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Floods Now Affecting Where People Live

The Wall Street Journal finds that coastal storms and flooding may be affecting real estate values.
November 6, 2018

The Wall Street Journal recently published an article indicating that coastal storms and flooding may finally be having an effect on where people most want to live. The analysis found home prices along the eastern seaboard are not increasing as much as those inland. Homes on the coast now seem to be a risker investment and more costly when factoring in mitigation costs such as lifting a house to protect it against future flooding. Some coastal counties also are strengthening building codes to prevent further losses.

In a growing number of coastal communities, homes near the sea are appreciating more slowly than those inland. The value of homes in Somerset County, New Jersey flood zones at a high risk of flooding had risen 10.5 percent from 2012 to 2017, while homes in the county not facing that risk rose 14.4 percent.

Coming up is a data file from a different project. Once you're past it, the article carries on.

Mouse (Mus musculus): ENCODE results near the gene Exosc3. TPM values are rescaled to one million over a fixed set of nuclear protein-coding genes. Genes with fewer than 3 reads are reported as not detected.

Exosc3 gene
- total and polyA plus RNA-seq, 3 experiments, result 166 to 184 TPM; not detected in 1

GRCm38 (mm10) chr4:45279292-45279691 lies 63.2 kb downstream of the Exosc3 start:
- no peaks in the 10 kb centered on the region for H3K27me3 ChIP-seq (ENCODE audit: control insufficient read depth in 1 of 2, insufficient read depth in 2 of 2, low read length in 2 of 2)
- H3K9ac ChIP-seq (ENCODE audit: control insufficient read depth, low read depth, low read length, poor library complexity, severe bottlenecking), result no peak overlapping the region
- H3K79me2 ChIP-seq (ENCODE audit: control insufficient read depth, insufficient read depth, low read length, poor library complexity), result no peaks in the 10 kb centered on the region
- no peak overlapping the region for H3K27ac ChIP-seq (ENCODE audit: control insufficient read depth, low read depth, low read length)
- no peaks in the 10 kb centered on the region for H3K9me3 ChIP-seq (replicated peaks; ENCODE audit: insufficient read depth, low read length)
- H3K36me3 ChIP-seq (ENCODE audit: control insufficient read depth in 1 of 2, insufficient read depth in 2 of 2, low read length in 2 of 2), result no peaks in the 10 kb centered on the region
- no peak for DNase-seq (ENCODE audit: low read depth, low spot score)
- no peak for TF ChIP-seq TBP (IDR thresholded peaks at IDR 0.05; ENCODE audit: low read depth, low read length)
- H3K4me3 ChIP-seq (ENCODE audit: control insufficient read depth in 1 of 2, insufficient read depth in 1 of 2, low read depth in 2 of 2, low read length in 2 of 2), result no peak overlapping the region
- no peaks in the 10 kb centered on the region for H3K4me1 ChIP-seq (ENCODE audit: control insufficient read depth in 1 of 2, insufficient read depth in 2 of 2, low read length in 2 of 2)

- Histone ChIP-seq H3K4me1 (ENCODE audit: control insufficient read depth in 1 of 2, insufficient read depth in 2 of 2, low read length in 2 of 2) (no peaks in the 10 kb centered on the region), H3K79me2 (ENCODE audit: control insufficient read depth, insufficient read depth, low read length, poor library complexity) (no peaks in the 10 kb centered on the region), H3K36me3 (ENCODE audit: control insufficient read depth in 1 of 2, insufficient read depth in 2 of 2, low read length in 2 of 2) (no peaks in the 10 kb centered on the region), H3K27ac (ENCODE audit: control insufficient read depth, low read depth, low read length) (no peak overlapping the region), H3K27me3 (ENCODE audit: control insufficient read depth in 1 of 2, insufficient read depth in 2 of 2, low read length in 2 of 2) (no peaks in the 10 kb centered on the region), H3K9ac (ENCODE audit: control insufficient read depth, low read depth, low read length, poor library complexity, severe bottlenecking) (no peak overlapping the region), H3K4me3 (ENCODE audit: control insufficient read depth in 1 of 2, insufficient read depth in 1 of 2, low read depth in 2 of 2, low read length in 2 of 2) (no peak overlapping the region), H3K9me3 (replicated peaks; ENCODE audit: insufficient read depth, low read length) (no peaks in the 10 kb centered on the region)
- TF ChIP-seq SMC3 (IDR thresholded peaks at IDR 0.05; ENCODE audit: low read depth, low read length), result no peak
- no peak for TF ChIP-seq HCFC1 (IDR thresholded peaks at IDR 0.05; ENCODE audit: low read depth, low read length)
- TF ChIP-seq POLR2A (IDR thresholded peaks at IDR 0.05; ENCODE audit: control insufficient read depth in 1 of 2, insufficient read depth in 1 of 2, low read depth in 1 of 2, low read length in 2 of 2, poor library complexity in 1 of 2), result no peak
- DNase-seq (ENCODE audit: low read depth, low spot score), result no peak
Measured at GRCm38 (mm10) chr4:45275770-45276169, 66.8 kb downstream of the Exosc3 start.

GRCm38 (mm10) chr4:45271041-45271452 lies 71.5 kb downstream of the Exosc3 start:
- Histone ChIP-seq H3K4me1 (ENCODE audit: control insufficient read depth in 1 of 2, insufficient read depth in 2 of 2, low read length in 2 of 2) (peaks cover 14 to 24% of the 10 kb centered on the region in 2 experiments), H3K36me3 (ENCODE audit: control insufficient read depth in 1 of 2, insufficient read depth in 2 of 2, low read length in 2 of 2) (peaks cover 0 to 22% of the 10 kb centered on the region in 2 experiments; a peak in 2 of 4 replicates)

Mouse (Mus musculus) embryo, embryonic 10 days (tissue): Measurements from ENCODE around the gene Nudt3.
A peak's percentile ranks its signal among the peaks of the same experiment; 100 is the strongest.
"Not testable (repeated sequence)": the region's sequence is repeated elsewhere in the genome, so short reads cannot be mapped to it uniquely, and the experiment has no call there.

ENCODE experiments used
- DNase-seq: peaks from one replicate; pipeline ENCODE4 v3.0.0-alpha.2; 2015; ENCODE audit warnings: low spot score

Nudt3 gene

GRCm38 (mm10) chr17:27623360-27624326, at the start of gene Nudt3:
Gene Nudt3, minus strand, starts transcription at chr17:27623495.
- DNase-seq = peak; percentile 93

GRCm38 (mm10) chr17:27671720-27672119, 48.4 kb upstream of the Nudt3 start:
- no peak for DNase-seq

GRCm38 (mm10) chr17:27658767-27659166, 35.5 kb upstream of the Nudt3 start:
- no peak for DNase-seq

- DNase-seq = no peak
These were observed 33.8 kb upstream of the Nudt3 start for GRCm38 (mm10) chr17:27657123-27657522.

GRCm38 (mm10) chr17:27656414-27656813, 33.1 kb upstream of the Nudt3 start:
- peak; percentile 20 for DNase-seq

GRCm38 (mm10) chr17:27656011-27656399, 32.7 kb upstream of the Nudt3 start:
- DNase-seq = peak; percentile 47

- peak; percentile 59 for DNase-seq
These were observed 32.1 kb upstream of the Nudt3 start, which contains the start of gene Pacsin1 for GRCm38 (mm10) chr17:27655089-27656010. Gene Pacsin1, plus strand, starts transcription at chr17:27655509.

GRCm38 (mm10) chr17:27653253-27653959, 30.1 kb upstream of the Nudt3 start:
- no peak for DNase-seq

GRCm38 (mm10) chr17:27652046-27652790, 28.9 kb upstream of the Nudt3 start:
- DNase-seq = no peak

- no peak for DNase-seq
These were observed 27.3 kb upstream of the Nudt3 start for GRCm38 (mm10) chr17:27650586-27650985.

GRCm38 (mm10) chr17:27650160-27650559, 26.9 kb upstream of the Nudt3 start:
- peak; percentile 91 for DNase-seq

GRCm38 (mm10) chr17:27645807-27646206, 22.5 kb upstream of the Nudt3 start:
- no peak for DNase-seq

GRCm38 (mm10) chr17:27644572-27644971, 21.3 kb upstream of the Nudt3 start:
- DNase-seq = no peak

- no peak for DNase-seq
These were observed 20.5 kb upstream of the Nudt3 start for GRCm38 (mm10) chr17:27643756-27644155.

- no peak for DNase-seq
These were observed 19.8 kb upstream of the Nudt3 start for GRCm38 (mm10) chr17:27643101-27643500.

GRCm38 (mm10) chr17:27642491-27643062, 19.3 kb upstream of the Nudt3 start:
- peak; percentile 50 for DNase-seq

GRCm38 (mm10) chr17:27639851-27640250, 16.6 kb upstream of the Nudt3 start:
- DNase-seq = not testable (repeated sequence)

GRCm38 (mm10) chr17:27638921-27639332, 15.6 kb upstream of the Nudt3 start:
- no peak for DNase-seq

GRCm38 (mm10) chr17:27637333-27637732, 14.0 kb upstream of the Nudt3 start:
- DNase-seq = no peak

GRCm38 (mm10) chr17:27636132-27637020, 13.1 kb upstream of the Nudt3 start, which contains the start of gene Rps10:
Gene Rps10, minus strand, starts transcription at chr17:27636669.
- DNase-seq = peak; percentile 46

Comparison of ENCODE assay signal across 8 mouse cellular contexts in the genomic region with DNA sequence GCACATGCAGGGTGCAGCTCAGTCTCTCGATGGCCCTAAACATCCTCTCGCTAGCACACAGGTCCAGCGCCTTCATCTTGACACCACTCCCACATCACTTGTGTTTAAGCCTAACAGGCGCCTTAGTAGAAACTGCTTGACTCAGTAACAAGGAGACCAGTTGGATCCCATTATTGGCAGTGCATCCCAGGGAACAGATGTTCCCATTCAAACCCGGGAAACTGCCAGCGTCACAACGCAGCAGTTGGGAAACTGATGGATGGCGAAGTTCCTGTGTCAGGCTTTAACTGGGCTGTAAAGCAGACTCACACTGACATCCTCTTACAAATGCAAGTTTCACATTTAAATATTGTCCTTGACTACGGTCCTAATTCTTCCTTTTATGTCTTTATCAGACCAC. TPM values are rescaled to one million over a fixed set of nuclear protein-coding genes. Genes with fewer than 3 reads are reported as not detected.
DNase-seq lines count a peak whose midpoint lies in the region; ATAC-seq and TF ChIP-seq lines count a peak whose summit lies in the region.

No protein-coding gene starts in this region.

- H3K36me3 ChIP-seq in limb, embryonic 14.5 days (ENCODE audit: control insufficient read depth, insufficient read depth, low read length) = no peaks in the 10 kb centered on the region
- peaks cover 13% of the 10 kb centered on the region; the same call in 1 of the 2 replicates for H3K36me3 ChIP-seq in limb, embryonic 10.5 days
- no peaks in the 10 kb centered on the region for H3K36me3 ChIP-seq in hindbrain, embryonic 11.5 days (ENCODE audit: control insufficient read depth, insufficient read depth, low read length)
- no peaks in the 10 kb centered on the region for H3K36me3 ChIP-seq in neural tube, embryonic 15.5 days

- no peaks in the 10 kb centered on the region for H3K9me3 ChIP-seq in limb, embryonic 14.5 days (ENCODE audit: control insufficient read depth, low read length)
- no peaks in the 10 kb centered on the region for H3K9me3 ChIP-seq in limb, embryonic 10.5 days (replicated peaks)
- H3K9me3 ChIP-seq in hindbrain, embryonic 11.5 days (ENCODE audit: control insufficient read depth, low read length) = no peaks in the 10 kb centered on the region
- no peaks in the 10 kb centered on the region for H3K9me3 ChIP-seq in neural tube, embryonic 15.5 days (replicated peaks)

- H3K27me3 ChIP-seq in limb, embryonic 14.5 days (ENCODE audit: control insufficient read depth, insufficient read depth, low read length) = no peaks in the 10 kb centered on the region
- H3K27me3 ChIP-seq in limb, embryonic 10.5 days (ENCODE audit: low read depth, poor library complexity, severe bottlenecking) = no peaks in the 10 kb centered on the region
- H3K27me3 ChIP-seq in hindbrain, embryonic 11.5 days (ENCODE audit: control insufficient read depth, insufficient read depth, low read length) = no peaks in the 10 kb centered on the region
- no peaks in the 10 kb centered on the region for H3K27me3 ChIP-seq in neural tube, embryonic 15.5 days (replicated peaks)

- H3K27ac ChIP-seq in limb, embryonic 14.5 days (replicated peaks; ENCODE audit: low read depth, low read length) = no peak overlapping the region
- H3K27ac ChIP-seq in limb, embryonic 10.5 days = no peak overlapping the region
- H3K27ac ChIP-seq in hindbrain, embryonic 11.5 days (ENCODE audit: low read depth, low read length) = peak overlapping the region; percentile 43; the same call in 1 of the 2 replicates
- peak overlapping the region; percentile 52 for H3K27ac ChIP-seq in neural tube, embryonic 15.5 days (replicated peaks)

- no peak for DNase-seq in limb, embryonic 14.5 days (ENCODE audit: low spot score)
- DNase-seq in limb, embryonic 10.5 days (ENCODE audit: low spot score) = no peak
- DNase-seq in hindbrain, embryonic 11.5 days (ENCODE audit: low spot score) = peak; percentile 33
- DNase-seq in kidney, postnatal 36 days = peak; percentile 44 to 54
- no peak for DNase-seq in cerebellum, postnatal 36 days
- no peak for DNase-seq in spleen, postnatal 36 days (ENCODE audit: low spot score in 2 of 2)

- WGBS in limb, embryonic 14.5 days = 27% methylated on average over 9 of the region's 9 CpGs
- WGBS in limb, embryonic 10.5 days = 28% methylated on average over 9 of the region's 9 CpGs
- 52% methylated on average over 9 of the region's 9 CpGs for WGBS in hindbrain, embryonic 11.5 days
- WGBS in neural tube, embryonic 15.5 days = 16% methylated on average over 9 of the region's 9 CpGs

In Ocean County, N.J., a middle-class, coastal county home to multilevel beachfront houses and small summer bungalows, the value of high-risk flood-zone homes rose 1% between 2012 and the end of last year. The value of inland homes rose 26%.

Up and down the eastern seaboard, many home prices near water’s edge aren’t doing as well as homes inland in the same county, a Journal examination found.

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